# The Best of Times or The Worst of Times?

We have two contrasting opinions:

From Bill ‘RamZPaul’ Gates: Warren Buffett’s Best Investment

Bill: One of my favorite books is Steven Pinker’s The Better Angels of Our Nature. It shows how violence has dropped dramatically over time. That’s startling news to people, because they tend to think things are not improving as much as they are. Actually, in significant ways, the world is a better place to live than it has ever been. Global poverty is going down, childhood deaths are dropping, literacy is rising, the status of women and minorities around the world is improving.

And on the other extreme: Our Miserable 21st Century

Based on the empirical evidence, I side with the former (optimism about the US economy and America), although it’s sightly more complicated. I argue there is a Lockean/Hobbes optimism/pessimism dichotomy, from Neo Masculinity and Christianity, Darwinian Conservatism, Free Will, Biological Reality:

But this should not be confused with a pessimistic view of human nature, as expounded by Hobbes. In the spirit of Locke, I am optimistic about the human condition, as well as the economy, but not for most individual humans – in that while society will continue to advance and prosper in terms of technology and other metrics, and the stock market will keep going up, at the individual level things won’t feel so great, with ennui, anxiety, and emptiness the dominant human condition for the vast majority who are not smart enough to attain ‘enlightenment’. John Locke’s optimism was rooted in his faith, for man to full fill his ‘god given’ potential to create, in contrast to the atheist Hobbes who equates man to animals. There is a middle ground, in that we are in an ‘enlightenment’ for those who are smart and successful enough to participate in it , but a Hobbesian ‘dark age’ for everyone else. The capacity to create does not come from god or some creator, but from genes, which is how Darwinism can be reconciled with the more optimistic, future-oriented worldview of the Enlightenment.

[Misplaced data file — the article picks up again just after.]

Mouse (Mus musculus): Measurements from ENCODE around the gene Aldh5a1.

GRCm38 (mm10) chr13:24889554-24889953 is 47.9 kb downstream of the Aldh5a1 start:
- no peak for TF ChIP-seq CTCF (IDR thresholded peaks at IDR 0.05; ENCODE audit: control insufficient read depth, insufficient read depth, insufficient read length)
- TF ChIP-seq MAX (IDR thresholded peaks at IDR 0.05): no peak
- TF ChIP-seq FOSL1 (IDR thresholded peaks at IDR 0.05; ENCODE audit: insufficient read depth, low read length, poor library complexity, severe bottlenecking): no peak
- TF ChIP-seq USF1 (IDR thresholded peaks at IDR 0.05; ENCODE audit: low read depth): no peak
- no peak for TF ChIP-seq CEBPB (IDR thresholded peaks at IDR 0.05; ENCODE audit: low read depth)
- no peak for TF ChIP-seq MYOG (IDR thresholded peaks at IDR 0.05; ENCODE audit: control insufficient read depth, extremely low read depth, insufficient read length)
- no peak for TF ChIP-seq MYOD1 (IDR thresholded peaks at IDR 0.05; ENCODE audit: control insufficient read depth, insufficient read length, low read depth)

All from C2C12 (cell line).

America–as measured by its economy, S&P 500 profits & earnings, stock market, global military and economic influence, and innovation–is doing better than ever; but a lot of people, especially those in the ‘fat middle’ of the IQ distribution, seem to be falling between the cracks. They aren’t starving to death, but they aren’t fully participating in the post-2009 recovery either, plagued by high debt, weak job prospects, medical bills, student loan debt, etc…

So for for rich and or high-IQ people, especially in the web 2.0 ‘tech scene’, times are, generally, good: